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Public Outcry Follows Nigeria’s Return to 1960 National Anthem

By Ezinwanne Onwuka

On May 29, 2024, Nigeria took a nostalgic trip back in time as “Nigeria, We Hail Thee” was reinstated as the national anthem. President Bola Tinubu signed off on the bill that brought back the anthem, which had been dropped by a military government in 1978.

The New-Old Anthem

Originally adopted in 1960, right after Nigeria gained independence from British colonial rule, the old — now current — anthem was penned by Lillian Jean Williams, a British expatriate, and composed by Nigerian musician Frances Berda.

In 1978, “Arise, O Compatriots” (lyrics here) took over. This anthem, composed by the Nigerian Police Band under Benedict E. Odiase, was seen as more modern and inclusive. It has been the soundtrack of Nigeria’s journey through military rule and democratic transitions.

Yet, many Nigerians have held a deep-seated affection for “Nigeria, We Hail Thee,” (lyrics here), which resurfaced with the quick decision of the Nigerian parliament to bring it back — the passage of a bill typically takes several months in Nigeria, but the national anthem bill was passed within a week.

Public Reaction

Not everyone is thrilled. Many Nigerians are furious, questioning the government’s sense of priority given the country’s pressing issues.

“With all of the multifaceted issues we face,” said socio-political analyst Reno Omokri, “it seems like we have a lack of priorities when we major on such a settled issue as an anthem.”

Omokri expressed the thoughts of thousands of Nigerians who wonder why President Bola Tinubu and his team would busy themselves by adopting a new national anthem for Nigeria while inflation and security crises roar.

Social media has been ablaze with criticism. “Changing the Nigerian national anthem written by a Nigerian, to the song written by colonizers is a stupid decision,” tweeted media communications specialist Fola Folayan, “And it’s shameful that nobody in the National Assembly thought to stand against it.”

The protest goes beyond tweets. Influential figures like activist Aisha Yesufu and a former minister of education, Oby Ezekwesili are determined to keep singing “Arise O Compatriots” at public events, using the hashtag #NotMyNationalAnthem on X.

“The lawmakers and the President grievously breached the constitutional provisions and process for amendment of legislation and therefore cannot foist another national anthem on us,” said Ezekwesili. “I refuse to join them in the kangaroo act of violating the constitution.”

Government Officials Applaud Move

While the response from the public has been overwhelmingly negative, government officials appear more welcoming towards the change. They argue that the old anthem brings back a sense of national pride and unity reminiscent of Nigeria’s early years of independence.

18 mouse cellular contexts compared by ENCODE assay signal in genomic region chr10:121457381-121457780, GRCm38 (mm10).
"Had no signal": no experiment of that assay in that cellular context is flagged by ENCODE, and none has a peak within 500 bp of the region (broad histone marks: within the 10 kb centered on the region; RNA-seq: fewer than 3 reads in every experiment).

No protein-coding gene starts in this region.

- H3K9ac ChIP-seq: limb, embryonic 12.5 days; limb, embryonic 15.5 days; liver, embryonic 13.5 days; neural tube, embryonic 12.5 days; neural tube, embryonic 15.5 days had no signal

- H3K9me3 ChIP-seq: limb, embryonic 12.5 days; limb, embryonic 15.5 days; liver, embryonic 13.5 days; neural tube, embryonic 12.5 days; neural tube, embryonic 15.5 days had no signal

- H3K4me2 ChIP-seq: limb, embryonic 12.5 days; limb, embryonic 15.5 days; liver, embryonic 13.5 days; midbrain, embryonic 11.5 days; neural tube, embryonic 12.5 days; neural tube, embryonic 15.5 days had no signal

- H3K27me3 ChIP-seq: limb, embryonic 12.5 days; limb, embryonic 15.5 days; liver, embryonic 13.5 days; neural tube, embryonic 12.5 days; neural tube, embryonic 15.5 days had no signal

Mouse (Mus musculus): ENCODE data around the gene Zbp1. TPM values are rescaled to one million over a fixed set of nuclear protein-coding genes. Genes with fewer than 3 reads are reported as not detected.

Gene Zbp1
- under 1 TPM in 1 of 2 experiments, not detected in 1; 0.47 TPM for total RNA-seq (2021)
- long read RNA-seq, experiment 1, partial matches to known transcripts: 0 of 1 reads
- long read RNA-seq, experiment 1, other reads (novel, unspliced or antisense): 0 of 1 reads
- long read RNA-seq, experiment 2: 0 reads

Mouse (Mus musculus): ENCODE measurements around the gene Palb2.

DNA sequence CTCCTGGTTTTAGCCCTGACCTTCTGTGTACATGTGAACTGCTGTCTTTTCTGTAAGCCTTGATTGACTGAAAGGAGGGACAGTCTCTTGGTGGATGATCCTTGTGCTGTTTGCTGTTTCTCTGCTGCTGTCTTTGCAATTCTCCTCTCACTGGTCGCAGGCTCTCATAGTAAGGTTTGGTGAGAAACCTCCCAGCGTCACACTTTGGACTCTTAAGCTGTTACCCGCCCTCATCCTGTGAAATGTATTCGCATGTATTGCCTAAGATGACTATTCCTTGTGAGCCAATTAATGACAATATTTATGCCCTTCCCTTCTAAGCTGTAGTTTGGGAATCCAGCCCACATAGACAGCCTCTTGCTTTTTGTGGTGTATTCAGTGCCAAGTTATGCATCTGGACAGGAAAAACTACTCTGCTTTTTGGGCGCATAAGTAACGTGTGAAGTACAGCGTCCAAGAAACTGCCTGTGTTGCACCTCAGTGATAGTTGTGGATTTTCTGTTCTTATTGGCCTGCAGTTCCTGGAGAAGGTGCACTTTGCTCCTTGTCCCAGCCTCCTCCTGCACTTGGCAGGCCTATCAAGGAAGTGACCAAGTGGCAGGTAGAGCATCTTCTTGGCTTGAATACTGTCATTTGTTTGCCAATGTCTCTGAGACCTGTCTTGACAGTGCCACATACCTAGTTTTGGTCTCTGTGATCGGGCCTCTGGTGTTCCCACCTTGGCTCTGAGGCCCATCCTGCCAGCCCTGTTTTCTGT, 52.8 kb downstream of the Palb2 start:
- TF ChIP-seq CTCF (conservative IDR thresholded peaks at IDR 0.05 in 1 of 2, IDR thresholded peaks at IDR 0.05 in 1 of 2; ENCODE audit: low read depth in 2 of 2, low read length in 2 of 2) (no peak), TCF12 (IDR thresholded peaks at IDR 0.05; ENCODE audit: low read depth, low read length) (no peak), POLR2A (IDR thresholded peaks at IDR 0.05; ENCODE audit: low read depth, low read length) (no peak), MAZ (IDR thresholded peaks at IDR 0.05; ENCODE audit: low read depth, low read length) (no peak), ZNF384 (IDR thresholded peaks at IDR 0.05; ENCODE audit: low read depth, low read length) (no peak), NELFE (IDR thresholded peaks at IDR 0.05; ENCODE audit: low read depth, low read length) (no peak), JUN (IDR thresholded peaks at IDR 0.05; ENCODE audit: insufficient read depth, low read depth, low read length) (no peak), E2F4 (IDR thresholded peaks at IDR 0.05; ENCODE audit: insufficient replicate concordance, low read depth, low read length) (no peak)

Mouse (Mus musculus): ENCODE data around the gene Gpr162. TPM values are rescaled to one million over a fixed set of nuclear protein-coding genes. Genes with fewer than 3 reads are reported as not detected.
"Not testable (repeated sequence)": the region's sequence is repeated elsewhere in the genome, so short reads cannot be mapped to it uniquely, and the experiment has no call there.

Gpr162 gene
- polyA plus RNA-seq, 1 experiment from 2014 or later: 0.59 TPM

Tahir Mongunu, chairman of the parliamentary committee which pushed the bill through, defended the change, saying it was “apt, timely and important”. “It will undoubtedly inspire a zeal for patriotism and cooperation. It will promote cultural heritage. Changing the national anthem will chart a path to greater unity,” he added.

The director-general of the National Orientation Agency (NOA), Lanre Issa-Onilu, echoed these sentiments, describing the old song’s lyrics as “more impactful and more meaningful than the one that we just dumped.” 

President of the Nigerian Senate, Godswill Akpabio, even hailed the readoption of the old anthem as one of President Tinubu’s significant achievements in his first year in office.

“Of all the significant things you have done, I think one of the most important is to take us back to our genealogy,” Akpabio said. “Whether in the field of battle or politics, we must hail Nigeria.”

This decision to resurrect the forgotten anthem comes at a time when Nigeria is grappling with severe economic, security, and political challenges. Many citizens are shocked that the National Assembly prioritized this bill amid such crises whose solutions are not yet in sight.

However, the Nigerian government is approaching the situation from a different perspective. Officials believe that reinstating the old anthem will reignite national pride and unity. President Tinubu said the anthem captures Nigeria’s diverse beauty. He also teased critics who questioned his priorities, saying that bringing back the 1960 anthem was his priority.

Ezinwanne Onwuka reports for TruthNigeria from Abuja.

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